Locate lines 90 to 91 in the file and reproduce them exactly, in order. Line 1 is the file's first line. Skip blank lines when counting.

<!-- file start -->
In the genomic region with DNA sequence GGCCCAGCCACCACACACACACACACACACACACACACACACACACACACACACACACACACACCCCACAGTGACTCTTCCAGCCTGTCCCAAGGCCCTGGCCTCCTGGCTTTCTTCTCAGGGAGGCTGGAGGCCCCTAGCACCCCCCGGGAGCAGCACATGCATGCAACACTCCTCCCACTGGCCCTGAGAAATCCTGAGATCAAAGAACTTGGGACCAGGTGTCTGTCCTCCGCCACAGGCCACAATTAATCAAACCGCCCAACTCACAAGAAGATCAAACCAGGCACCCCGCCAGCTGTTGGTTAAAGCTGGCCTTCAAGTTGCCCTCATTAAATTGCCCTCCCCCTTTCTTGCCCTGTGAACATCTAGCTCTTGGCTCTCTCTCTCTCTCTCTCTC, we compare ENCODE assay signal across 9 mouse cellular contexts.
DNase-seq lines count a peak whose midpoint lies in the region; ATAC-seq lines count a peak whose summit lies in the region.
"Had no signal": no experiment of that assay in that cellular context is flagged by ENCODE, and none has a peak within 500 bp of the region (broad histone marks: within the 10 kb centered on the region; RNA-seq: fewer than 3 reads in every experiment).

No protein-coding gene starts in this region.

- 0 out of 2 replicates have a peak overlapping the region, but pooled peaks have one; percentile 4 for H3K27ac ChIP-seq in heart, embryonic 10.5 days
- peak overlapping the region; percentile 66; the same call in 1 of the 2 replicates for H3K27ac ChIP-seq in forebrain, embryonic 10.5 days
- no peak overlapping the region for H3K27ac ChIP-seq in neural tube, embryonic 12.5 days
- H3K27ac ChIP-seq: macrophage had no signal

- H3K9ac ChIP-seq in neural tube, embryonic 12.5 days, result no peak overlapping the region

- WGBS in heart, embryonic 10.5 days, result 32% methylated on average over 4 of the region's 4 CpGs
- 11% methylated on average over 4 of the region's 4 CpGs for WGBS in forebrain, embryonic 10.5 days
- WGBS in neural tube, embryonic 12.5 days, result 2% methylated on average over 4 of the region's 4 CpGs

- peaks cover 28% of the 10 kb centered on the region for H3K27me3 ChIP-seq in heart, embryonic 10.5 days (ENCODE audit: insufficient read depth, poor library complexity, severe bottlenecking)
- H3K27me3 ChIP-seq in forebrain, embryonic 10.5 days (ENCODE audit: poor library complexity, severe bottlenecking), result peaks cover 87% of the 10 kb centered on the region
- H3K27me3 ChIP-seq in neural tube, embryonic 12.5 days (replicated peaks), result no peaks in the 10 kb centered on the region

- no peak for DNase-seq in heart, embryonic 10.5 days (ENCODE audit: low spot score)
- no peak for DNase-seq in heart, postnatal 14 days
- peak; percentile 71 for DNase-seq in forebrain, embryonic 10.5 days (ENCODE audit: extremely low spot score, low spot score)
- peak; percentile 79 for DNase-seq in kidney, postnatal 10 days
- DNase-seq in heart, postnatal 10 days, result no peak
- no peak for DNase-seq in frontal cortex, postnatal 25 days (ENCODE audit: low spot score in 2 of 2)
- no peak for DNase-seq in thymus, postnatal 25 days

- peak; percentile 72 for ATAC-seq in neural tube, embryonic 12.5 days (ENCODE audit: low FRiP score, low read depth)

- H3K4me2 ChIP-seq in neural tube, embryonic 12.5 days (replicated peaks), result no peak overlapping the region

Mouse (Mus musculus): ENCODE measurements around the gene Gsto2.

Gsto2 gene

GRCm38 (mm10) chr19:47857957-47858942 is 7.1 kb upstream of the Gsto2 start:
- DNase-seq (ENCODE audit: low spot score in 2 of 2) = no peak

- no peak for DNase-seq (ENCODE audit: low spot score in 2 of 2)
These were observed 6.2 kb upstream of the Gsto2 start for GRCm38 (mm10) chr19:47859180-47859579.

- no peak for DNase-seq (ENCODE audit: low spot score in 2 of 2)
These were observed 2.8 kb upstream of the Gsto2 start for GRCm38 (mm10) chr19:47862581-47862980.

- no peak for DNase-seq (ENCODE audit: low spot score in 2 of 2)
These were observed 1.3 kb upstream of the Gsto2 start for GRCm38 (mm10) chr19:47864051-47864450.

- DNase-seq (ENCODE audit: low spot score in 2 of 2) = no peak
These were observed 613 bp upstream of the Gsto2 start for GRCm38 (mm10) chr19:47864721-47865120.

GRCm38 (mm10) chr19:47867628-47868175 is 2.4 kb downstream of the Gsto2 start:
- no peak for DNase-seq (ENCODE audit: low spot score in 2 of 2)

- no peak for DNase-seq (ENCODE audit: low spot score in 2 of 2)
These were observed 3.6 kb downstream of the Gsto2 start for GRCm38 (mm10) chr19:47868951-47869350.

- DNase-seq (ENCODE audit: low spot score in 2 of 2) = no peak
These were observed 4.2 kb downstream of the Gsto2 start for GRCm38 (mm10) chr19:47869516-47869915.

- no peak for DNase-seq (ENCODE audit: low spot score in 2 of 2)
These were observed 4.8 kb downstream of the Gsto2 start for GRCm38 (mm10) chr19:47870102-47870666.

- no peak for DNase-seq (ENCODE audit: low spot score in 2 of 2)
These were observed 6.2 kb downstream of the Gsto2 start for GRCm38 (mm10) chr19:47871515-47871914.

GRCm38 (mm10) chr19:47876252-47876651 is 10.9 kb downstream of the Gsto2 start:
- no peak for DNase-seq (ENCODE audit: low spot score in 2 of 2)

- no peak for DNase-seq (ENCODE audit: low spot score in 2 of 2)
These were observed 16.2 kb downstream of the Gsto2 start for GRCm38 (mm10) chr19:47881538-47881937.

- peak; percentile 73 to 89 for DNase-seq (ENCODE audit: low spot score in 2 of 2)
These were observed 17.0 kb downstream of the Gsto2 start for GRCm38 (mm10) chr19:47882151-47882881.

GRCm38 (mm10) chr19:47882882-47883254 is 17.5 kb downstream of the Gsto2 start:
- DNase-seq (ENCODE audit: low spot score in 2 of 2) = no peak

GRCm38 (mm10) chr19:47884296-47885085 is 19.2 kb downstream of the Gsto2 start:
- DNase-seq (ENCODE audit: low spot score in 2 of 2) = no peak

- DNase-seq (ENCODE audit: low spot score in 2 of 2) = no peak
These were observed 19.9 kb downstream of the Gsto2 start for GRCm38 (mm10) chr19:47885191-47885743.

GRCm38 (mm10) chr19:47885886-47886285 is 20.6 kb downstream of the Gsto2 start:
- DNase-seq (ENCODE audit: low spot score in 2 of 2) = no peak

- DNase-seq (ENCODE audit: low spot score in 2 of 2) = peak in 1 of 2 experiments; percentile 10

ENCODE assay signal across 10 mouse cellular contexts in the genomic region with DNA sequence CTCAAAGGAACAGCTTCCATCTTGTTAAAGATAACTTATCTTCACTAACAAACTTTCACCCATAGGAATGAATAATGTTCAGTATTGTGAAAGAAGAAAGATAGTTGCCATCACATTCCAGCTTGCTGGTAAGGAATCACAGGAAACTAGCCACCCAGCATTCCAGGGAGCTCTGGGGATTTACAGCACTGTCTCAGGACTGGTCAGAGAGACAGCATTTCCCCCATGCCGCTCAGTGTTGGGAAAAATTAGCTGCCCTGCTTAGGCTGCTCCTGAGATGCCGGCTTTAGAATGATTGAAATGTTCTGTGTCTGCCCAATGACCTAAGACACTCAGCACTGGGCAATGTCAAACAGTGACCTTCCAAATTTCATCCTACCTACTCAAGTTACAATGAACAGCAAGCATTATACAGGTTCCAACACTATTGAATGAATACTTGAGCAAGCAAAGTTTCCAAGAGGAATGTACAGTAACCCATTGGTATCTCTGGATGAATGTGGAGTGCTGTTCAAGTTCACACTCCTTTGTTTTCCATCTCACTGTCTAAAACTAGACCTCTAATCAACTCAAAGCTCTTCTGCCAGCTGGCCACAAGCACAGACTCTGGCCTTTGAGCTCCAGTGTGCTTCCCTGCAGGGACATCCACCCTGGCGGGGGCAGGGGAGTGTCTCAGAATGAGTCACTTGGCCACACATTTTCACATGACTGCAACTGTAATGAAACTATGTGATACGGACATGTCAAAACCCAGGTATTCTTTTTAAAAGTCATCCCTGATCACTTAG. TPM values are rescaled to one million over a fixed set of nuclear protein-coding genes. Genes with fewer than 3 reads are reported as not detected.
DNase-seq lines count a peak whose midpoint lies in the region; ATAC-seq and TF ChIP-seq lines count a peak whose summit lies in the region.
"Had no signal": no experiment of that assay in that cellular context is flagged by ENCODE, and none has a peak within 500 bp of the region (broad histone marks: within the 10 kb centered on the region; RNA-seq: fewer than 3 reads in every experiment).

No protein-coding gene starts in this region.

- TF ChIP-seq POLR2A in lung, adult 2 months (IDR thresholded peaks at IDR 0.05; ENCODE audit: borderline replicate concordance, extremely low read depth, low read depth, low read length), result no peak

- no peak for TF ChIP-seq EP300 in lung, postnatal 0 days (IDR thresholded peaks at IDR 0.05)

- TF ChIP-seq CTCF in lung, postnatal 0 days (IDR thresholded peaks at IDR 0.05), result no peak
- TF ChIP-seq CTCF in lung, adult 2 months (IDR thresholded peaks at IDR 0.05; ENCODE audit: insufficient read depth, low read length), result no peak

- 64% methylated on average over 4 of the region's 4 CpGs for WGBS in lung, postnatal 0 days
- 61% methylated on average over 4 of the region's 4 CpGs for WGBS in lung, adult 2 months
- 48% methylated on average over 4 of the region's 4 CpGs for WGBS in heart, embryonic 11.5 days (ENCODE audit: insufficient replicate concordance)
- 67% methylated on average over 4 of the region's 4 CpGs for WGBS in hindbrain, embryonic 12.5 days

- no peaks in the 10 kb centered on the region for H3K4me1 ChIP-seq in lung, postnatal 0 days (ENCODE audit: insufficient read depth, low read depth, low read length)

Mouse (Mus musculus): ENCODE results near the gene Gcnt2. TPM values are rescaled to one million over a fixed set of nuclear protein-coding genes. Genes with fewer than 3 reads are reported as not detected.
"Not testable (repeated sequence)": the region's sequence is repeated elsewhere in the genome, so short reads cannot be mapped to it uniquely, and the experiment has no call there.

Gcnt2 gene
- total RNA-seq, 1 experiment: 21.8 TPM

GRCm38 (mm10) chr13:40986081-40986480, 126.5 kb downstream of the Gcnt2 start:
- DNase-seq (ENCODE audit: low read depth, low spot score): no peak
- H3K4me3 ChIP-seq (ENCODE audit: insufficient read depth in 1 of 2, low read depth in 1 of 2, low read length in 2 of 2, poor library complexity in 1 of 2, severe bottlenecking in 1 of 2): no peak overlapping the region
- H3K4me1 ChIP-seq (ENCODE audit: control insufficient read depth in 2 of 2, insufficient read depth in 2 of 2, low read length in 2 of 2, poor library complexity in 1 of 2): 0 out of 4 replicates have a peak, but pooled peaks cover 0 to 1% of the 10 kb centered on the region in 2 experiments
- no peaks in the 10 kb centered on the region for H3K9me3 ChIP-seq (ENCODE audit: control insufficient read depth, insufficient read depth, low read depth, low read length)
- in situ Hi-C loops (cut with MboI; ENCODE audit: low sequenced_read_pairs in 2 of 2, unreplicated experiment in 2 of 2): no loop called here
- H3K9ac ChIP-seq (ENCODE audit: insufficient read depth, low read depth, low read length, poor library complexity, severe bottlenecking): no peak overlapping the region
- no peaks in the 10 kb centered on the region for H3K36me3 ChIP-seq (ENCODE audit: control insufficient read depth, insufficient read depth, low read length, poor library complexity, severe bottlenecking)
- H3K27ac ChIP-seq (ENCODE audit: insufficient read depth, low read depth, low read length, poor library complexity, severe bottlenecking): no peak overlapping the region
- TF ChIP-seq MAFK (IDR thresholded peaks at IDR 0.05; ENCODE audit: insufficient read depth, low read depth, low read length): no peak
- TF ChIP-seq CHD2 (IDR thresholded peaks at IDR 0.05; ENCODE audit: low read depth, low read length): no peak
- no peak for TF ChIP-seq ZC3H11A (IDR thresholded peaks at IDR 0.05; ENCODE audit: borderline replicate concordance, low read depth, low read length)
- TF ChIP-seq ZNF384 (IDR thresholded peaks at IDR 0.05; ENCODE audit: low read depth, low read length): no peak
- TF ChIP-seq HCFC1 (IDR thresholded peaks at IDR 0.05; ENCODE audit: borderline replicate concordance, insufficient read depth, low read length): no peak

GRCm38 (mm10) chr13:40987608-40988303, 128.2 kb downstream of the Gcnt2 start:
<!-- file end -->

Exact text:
- no peak for TF ChIP-seq ZC3H11A (IDR thresholded peaks at IDR 0.05; ENCODE audit: borderline replicate concordance, low read depth, low read length)
- TF ChIP-seq ZNF384 (IDR thresholded peaks at IDR 0.05; ENCODE audit: low read depth, low read length): no peak